“All across Illinois, citizens say ‘We’re spent’ – they’re tired of more tax-and-spend politics driving the agenda. My plan shifts the conversation to how we can better spend our money – keep costs reasonable and always make sure we have enough money to pay the bills. That’s the only way we’ll ever get back on track in Illinois. I hope lawmakers embrace these good ideas and will work to get them approved this spring for a better Illinois,” Andrzejewski said.

“Adam is dead on with the ‘We’re Spent’ agenda. We can’t keep ignoring what’s putting us in these huge money holes year after year. I gladly join Adam and several colleagues in strongly supporting these initiatives and will work hard over these next weeks to get them approved in Springfield,” Morthland said.

About For The Good of Illinois
For the Good of Illinois is a nonprofit organization promoting self-governance in Illinois by engaging, educating and empowering citizens to demand limited, accountable and transparent government of, by, and for the people. Adam Andrzejewski is the CEO and Founder. For more information, please visit www.ForTheGoodofIllinois.org.


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Iowans Talk Gas Prices and National Debt PDF Print E-mail
News Releases - Business & Economy
Written by Sen Chuck Grassley   
Monday, 09 May 2011 14:02

by U.S. Senator Chuck Grassley

Unlike Congress, families in Iowa can’t spend more money than they bring in year after year.  At least not without facing grave financial problems.

Unlike Congress, Iowans can’t increase their paychecks by passing a law to boost their income.  On the contrary, the big spenders in Washington would like to pass laws that would decrease taxpayers’ take-home pay by raising taxes.

When rising gas prices squeeze household budgets, Iowans need to figure out where to spend less to make up for the shortfall.  They don’t have the luxury of a blank check co-signed by Uncle Sam to pay for basic necessities or splurging on items they can’t afford.

Visiting one-third of Iowa’s counties during a two-week road trip in April, I met face-to-face with more than 1,000 Iowans to answer questions and address issues that matter most to their families, communities and way of life.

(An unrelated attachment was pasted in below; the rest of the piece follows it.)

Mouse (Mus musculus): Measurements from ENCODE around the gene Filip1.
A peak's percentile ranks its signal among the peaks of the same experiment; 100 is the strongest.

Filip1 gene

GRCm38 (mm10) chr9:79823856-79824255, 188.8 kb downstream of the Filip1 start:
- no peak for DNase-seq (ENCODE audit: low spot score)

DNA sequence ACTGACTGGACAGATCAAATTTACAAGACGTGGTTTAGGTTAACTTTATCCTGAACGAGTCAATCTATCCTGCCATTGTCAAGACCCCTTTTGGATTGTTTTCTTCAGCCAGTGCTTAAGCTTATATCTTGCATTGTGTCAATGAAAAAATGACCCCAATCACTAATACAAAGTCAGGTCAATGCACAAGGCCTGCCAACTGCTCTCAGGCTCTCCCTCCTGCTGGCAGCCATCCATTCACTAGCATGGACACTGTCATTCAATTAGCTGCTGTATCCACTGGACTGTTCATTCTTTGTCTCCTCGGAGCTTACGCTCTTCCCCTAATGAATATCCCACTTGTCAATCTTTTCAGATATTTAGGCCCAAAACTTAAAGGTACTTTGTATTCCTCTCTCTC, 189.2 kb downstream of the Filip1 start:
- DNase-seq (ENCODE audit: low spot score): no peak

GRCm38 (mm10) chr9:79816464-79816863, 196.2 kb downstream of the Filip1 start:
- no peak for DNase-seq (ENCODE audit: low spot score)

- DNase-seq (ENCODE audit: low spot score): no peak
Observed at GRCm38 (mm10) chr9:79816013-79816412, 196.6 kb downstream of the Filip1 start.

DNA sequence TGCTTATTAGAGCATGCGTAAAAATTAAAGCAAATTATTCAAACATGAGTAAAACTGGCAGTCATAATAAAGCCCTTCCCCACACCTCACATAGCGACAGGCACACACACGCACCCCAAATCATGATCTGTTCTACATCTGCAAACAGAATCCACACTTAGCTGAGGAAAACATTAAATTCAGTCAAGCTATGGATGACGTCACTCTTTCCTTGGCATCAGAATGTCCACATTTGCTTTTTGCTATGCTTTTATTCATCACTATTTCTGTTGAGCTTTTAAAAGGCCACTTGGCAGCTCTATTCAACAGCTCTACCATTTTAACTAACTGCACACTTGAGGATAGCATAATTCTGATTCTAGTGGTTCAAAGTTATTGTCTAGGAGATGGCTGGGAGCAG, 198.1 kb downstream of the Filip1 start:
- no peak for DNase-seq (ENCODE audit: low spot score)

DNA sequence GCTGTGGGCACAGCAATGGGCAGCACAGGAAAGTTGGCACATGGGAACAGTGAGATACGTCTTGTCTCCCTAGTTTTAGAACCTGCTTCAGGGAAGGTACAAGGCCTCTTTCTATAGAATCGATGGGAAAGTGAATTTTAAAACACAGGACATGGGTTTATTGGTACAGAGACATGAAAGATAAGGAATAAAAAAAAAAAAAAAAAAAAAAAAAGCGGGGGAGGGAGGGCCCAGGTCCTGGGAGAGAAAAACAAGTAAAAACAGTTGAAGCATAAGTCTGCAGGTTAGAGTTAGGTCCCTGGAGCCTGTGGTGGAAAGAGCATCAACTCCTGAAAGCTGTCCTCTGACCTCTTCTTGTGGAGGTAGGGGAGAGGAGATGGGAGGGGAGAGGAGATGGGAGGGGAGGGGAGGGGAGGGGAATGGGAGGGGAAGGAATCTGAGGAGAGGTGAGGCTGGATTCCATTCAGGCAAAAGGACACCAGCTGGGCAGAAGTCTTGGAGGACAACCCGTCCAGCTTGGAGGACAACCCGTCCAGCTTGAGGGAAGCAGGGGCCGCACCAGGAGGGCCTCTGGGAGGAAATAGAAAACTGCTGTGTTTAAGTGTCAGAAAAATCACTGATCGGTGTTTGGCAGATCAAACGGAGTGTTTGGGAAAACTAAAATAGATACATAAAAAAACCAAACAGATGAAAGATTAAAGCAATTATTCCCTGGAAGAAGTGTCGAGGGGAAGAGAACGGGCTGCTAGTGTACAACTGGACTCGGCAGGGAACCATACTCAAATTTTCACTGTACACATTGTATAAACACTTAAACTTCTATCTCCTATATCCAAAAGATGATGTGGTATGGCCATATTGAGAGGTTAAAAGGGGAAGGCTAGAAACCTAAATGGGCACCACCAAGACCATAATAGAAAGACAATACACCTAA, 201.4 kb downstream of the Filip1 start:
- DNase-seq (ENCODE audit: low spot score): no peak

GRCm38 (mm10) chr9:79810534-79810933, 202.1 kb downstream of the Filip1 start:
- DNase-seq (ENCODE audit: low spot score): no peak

In county after county, a sweeping majority of Iowans expressed overriding concern about keeping energy affordable.  Filling up the gas tank week after week is eating up a bigger share of family incomes, increasing transportation costs for schools, farms and businesses, and squeezing profitability and savings month after month.

Policymakers and consumers need to use sticker shock at the pump as a catalyst to reduce U.S. dependence on foreign oil.  The United States sends more than $400 billion each year overseas for foreign oil.  Now more than ever, the United States needs to ramp up domestic production of traditional energy -- including oil, natural gas, and coal -- and expand alternative fuels and renewable energy -- including wind, solar, hydropower, biomass and geothermal.  Consumers can help lead the way through conservation and choosing energy-efficient appliances, hybrid vehicles and alternative fuels.  Congress needs to keep energy security on the front burner in Washington.

In the U.S. Senate, I have long championed American agriculture for its capacity to help feed a growing world population.  My work also shaped public policy to give Rural America the opportunity to serve as a domestic, renewable energy resource to help displace oil imports, create jobs, grow green energy, increase competition, and strengthen U.S. energy and national security.